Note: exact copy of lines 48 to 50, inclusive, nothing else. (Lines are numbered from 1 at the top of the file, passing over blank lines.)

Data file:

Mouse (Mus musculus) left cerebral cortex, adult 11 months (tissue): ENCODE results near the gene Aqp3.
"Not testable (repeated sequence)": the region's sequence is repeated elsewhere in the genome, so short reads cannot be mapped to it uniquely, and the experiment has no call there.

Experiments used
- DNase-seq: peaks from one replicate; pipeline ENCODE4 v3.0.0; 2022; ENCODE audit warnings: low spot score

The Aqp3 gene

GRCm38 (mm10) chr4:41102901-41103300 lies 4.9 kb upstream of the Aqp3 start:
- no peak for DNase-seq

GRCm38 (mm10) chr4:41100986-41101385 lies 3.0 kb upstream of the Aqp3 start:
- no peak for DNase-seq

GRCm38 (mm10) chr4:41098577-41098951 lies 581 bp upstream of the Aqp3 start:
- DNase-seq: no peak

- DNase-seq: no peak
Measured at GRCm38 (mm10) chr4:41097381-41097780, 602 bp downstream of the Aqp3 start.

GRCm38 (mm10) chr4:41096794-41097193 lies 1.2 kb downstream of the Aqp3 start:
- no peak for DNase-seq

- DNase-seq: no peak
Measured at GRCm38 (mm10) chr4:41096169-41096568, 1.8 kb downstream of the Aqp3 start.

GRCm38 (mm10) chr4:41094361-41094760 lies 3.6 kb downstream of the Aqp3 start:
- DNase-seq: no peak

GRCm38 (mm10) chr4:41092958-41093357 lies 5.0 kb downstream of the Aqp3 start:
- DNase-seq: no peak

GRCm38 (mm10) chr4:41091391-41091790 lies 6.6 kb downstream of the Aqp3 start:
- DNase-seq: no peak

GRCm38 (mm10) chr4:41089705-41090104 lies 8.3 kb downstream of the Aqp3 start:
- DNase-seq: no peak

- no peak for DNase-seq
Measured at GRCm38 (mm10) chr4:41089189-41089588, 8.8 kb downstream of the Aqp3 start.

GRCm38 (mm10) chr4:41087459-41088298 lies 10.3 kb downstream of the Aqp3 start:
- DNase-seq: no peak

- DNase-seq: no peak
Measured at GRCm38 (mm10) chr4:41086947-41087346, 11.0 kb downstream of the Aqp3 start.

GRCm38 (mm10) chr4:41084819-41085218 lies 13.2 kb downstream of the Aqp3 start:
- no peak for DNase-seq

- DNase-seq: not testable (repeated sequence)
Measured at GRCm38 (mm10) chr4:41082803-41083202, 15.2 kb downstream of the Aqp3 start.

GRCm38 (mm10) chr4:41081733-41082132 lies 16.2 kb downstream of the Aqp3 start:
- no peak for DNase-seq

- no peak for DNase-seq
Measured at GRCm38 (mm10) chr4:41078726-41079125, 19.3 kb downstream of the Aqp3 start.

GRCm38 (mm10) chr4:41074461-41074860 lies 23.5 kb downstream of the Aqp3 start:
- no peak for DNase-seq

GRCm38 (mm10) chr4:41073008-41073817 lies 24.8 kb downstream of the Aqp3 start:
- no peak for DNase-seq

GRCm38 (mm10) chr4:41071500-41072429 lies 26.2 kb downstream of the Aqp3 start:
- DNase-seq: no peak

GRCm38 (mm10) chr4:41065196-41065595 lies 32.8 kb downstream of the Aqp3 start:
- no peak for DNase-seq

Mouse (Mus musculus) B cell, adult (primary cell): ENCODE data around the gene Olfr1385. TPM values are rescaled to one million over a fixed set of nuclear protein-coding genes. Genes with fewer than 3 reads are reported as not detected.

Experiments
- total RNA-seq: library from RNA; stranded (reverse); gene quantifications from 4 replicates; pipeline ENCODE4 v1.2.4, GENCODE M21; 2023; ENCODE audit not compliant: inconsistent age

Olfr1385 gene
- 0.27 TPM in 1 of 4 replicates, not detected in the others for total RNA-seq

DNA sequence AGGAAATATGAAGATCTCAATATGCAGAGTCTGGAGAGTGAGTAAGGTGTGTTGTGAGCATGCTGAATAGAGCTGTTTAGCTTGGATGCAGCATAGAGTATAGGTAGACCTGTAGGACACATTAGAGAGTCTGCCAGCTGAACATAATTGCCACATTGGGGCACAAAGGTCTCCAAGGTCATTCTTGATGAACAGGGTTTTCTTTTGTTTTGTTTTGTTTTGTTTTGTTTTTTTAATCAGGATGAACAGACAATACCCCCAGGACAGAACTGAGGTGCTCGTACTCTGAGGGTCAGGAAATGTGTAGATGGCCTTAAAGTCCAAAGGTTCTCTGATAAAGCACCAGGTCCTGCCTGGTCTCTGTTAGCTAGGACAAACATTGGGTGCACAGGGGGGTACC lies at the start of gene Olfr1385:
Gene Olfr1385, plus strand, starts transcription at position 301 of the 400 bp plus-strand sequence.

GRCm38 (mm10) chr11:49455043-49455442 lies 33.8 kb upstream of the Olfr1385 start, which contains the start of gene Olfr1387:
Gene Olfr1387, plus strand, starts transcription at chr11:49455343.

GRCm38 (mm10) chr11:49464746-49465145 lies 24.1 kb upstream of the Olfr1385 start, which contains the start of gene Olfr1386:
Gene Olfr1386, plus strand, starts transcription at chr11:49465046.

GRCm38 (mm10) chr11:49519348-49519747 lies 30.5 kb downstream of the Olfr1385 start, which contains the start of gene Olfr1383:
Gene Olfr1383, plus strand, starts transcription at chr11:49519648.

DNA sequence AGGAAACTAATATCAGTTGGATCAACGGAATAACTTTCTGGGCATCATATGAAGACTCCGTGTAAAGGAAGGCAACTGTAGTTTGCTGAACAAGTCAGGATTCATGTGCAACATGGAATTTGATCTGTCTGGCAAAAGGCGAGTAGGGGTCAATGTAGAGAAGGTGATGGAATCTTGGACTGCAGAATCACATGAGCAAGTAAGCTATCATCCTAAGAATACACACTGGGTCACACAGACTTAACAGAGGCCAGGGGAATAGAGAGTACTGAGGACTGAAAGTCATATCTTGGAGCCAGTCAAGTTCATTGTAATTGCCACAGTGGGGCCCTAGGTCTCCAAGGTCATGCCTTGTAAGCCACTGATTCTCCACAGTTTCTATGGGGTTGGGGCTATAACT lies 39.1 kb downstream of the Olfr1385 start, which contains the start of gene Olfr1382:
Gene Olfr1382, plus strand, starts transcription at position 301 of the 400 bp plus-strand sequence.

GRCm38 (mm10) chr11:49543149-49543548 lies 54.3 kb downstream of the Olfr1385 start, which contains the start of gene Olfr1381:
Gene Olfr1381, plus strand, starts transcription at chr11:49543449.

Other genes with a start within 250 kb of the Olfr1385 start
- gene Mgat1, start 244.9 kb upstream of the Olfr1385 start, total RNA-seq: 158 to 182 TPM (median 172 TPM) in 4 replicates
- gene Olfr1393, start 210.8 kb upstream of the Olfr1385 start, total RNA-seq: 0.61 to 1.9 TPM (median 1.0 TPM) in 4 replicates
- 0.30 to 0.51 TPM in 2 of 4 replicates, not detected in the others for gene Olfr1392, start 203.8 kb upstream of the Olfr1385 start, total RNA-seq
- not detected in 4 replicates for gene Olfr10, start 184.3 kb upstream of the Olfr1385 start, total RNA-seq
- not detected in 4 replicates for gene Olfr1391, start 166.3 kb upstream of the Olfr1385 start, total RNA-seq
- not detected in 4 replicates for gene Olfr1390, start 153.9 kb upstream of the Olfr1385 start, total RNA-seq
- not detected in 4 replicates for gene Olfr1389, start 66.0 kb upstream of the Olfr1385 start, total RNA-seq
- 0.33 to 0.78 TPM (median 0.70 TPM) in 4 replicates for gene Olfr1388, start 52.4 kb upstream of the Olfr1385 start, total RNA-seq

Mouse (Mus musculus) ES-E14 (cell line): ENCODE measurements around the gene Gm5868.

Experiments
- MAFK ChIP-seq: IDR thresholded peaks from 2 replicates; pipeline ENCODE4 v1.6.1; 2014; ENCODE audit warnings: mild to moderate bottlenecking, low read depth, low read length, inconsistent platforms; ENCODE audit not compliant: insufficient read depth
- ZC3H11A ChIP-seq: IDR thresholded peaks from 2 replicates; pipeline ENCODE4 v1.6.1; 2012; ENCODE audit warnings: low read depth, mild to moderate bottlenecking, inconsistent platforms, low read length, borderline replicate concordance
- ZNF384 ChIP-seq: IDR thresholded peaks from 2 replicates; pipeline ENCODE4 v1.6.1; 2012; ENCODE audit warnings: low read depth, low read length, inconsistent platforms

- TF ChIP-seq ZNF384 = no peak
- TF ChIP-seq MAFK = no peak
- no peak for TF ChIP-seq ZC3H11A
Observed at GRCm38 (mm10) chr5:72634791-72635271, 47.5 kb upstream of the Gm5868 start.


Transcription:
Mouse (Mus musculus) B cell, adult (primary cell): ENCODE data around the gene Olfr1385. TPM values are rescaled to one million over a fixed set of nuclear protein-coding genes. Genes with fewer than 3 reads are reported as not detected.

Experiments
- total RNA-seq: library from RNA; stranded (reverse); gene quantifications from 4 replicates; pipeline ENCODE4 v1.2.4, GENCODE M21; 2023; ENCODE audit not compliant: inconsistent age